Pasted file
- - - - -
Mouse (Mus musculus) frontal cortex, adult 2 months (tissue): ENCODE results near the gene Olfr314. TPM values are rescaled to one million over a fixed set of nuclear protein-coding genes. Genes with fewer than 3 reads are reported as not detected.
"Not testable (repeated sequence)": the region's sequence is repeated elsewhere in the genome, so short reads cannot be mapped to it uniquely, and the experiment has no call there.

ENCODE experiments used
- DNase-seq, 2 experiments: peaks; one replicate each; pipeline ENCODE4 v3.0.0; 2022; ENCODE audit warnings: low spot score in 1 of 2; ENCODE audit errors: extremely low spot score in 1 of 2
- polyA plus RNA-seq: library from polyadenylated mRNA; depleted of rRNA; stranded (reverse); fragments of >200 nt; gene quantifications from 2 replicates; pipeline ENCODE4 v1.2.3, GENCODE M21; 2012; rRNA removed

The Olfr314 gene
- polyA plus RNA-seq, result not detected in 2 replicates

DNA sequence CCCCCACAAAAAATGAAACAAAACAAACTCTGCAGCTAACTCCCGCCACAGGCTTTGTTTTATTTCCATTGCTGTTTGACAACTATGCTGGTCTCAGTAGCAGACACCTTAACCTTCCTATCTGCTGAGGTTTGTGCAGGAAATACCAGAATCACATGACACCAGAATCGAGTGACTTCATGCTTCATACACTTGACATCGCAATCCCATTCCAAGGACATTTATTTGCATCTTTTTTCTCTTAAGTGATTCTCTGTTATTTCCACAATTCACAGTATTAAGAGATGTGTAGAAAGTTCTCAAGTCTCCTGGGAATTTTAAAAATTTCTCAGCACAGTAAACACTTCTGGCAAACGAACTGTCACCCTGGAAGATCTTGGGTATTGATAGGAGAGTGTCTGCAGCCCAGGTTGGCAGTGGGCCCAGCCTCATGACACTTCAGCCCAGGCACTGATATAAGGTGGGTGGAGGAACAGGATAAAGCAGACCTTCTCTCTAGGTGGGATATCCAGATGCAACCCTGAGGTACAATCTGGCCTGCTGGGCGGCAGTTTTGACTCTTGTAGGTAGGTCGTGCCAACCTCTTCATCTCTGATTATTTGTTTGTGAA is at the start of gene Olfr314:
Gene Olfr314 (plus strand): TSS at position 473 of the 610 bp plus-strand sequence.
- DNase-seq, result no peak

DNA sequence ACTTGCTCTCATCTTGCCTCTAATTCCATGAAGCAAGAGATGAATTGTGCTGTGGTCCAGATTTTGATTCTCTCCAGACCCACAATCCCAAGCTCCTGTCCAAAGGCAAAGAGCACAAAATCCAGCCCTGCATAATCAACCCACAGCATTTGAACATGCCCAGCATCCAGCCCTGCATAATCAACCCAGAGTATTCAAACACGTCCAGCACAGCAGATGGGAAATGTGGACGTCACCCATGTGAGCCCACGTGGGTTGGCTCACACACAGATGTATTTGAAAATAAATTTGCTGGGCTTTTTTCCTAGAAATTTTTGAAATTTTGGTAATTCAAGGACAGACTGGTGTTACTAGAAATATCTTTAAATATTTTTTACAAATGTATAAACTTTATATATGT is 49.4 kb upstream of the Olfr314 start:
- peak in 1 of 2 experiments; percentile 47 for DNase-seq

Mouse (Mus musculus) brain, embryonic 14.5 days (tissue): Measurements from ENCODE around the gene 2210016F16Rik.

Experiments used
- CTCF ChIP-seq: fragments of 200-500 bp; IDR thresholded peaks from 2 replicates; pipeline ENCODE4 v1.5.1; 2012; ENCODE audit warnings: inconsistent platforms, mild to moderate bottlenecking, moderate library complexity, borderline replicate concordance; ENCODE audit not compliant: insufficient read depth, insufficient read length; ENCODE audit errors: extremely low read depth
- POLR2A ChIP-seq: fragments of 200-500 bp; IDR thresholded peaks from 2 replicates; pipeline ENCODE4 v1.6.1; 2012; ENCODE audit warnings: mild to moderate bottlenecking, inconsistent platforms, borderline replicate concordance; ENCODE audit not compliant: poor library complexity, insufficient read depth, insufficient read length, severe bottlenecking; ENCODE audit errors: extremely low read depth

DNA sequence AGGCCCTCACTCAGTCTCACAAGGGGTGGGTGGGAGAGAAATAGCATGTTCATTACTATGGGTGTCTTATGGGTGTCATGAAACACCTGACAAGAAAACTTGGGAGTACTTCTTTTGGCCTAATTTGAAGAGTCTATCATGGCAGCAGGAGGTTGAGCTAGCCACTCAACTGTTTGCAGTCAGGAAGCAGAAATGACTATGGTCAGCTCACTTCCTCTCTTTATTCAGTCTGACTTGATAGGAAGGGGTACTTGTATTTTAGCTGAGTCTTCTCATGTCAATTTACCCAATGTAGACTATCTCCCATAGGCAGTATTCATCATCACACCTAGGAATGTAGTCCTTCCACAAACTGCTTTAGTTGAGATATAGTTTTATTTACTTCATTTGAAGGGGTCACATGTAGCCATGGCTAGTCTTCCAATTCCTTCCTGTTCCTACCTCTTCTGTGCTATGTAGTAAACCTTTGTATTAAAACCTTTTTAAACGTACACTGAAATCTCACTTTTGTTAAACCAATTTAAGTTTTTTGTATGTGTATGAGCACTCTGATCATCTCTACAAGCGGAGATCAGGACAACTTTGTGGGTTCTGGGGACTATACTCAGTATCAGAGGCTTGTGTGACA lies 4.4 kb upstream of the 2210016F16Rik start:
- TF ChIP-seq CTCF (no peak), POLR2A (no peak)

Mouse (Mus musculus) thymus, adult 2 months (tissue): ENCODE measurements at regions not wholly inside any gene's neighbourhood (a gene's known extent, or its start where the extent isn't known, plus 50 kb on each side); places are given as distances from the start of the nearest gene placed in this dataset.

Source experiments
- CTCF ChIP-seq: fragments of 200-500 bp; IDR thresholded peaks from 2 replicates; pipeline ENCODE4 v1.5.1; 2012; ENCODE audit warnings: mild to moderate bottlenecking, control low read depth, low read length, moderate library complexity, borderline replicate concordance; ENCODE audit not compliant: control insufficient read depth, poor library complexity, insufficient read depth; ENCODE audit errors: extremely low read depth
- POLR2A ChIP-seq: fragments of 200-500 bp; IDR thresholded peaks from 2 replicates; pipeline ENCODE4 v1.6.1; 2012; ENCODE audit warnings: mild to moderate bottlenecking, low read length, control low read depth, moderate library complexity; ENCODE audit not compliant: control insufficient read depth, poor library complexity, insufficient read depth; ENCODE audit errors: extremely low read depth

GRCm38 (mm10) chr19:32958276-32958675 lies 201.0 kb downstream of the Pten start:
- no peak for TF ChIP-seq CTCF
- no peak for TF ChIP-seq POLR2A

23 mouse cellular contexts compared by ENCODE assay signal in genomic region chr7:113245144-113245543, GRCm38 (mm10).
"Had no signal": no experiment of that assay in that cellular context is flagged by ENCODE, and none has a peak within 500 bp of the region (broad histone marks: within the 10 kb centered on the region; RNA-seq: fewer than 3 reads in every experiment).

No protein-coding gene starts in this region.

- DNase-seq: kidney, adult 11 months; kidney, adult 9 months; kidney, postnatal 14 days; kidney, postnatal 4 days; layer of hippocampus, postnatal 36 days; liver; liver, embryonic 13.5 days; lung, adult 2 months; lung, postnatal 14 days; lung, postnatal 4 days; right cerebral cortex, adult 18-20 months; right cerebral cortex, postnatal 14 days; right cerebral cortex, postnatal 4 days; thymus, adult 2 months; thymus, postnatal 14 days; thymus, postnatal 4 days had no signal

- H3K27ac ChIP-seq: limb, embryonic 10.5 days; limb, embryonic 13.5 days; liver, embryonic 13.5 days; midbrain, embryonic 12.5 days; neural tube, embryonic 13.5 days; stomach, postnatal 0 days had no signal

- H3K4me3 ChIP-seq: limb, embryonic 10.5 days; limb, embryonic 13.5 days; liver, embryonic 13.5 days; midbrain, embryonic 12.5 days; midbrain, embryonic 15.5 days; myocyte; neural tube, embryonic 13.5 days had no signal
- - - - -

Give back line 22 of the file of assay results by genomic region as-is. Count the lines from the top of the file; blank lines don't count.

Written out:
- POLR2A ChIP-seq: fragments of 200-500 bp; IDR thresholded peaks from 2 replicates; pipeline ENCODE4 v1.6.1; 2012; ENCODE audit warnings: mild to moderate bottlenecking, low read length, control low read depth, moderate library complexity; ENCODE audit not compliant: control insufficient read depth, poor library complexity, insufficient read depth; ENCODE audit errors: extremely low read depth